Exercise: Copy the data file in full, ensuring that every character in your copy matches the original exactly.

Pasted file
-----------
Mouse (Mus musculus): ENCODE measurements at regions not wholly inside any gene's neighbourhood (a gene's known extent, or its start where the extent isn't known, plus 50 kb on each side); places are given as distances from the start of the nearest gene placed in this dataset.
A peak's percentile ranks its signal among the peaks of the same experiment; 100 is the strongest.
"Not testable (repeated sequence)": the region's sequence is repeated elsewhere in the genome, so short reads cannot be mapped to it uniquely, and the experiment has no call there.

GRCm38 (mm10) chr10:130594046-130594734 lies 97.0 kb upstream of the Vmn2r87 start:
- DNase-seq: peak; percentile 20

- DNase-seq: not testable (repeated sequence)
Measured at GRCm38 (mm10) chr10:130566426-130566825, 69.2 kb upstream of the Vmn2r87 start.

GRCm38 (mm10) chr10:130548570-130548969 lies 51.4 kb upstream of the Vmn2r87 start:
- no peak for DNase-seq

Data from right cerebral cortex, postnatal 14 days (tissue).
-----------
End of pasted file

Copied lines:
Mouse (Mus musculus): ENCODE measurements at regions not wholly inside any gene's neighbourhood (a gene's known extent, or its start where the extent isn't known, plus 50 kb on each side); places are given as distances from the start of the nearest gene placed in this dataset.
A peak's percentile ranks its signal among the peaks of the same experiment; 100 is the strongest.
"Not testable (repeated sequence)": the region's sequence is repeated elsewhere in the genome, so short reads cannot be mapped to it uniquely, and the experiment has no call there.

GRCm38 (mm10) chr10:130594046-130594734 lies 97.0 kb upstream of the Vmn2r87 start:
- DNase-seq: peak; percentile 20

- DNase-seq: not testable (repeated sequence)
Measured at GRCm38 (mm10) chr10:130566426-130566825, 69.2 kb upstream of the Vmn2r87 start.

GRCm38 (mm10) chr10:130548570-130548969 lies 51.4 kb upstream of the Vmn2r87 start:
- no peak for DNase-seq

Data from right cerebral cortex, postnatal 14 days (tissue).